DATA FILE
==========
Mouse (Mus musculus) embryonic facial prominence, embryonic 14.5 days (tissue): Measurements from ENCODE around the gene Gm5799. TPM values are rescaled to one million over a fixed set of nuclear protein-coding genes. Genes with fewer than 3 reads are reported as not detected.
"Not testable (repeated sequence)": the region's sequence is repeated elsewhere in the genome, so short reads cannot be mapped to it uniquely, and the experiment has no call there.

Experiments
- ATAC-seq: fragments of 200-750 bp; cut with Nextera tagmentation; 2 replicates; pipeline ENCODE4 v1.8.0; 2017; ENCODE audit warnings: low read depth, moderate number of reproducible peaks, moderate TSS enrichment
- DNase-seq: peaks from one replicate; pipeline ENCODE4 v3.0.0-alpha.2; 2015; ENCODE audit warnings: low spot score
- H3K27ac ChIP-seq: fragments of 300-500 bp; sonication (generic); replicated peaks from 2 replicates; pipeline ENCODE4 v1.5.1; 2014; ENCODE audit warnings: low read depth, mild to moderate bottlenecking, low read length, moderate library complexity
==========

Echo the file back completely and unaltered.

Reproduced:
Mouse (Mus musculus) embryonic facial prominence, embryonic 14.5 days (tissue): Measurements from ENCODE around the gene Gm5799. TPM values are rescaled to one million over a fixed set of nuclear protein-coding genes. Genes with fewer than 3 reads are reported as not detected.
"Not testable (repeated sequence)": the region's sequence is repeated elsewhere in the genome, so short reads cannot be mapped to it uniquely, and the experiment has no call there.

Experiments
- ATAC-seq: fragments of 200-750 bp; cut with Nextera tagmentation; 2 replicates; pipeline ENCODE4 v1.8.0; 2017; ENCODE audit warnings: low read depth, moderate number of reproducible peaks, moderate TSS enrichment
- DNase-seq: peaks from one replicate; pipeline ENCODE4 v3.0.0-alpha.2; 2015; ENCODE audit warnings: low spot score
- H3K27ac ChIP-seq: fragments of 300-500 bp; sonication (generic); replicated peaks from 2 replicates; pipeline ENCODE4 v1.5.1; 2014; ENCODE audit warnings: low read depth, mild to moderate bottlenecking, low read length, moderate library complexity